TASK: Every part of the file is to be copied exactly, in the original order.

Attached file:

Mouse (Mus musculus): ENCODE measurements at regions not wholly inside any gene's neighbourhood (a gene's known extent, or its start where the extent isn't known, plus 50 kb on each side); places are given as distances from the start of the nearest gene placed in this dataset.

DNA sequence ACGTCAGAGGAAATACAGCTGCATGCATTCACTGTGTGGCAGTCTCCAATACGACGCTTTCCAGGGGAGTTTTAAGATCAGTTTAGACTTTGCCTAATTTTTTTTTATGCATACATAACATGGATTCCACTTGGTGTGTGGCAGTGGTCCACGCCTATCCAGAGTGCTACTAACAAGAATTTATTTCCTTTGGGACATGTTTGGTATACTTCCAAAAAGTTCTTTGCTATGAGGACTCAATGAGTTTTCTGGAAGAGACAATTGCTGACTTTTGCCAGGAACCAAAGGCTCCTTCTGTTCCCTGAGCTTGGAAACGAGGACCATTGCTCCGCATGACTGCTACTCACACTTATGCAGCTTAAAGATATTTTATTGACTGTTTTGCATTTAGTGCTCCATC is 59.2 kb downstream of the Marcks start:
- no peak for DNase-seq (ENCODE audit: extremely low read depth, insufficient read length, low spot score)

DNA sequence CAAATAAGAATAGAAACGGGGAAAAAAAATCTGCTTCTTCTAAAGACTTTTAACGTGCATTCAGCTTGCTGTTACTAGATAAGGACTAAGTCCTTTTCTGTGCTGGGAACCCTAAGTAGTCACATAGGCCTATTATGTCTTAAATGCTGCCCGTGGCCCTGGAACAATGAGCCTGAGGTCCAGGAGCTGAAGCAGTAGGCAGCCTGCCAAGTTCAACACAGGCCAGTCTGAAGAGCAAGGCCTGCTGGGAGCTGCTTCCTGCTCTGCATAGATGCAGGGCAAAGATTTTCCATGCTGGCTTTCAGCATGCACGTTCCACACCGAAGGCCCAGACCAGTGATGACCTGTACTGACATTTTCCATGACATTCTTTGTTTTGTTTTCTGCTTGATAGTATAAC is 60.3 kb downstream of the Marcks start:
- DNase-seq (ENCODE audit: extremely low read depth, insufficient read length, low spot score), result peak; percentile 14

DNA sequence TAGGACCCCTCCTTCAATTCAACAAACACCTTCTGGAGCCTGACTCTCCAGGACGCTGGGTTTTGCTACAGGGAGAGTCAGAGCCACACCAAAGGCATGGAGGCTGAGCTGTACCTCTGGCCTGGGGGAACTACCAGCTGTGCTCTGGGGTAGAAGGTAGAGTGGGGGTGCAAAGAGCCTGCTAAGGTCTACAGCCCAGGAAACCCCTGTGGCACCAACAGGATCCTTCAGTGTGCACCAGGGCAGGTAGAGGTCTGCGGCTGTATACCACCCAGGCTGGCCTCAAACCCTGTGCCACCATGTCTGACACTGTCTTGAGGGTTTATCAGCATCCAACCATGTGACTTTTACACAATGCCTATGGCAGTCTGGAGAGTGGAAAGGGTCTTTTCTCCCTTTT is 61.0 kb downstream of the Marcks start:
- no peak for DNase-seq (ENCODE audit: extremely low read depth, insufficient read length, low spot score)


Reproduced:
Mouse (Mus musculus): ENCODE measurements at regions not wholly inside any gene's neighbourhood (a gene's known extent, or its start where the extent isn't known, plus 50 kb on each side); places are given as distances from the start of the nearest gene placed in this dataset.

DNA sequence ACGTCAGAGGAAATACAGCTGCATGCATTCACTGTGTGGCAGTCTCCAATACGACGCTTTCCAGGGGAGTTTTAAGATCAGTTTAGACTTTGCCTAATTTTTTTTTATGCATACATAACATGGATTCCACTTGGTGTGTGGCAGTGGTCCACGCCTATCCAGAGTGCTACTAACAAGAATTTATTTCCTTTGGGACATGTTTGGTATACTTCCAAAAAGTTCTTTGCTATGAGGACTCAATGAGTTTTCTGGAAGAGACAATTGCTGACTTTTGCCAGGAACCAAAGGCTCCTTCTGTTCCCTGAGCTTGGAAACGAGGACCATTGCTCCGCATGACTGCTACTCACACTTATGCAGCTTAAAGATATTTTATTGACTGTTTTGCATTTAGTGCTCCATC is 59.2 kb downstream of the Marcks start:
- no peak for DNase-seq (ENCODE audit: extremely low read depth, insufficient read length, low spot score)

DNA sequence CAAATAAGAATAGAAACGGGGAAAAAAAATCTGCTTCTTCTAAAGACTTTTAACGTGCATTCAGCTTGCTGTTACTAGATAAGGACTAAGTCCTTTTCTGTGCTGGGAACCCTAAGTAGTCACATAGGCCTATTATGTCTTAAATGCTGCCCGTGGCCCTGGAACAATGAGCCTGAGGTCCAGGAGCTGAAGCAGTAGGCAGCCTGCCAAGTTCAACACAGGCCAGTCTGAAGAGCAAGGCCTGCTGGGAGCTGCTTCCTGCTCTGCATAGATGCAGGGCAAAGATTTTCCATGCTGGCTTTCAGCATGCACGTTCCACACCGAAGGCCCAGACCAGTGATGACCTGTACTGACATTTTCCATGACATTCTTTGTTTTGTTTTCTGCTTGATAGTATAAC is 60.3 kb downstream of the Marcks start:
- DNase-seq (ENCODE audit: extremely low read depth, insufficient read length, low spot score), result peak; percentile 14

DNA sequence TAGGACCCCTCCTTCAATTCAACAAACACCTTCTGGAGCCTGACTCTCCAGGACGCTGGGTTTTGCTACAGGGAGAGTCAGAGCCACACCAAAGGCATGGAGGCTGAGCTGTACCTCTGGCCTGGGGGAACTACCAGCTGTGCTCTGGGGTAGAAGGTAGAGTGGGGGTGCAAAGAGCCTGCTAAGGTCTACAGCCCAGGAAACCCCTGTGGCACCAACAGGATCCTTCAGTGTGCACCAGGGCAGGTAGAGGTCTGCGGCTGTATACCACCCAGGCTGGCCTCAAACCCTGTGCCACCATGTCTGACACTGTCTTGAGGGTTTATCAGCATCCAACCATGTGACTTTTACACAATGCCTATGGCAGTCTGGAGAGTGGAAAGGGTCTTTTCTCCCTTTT is 61.0 kb downstream of the Marcks start:
- no peak for DNase-seq (ENCODE audit: extremely low read depth, insufficient read length, low spot score)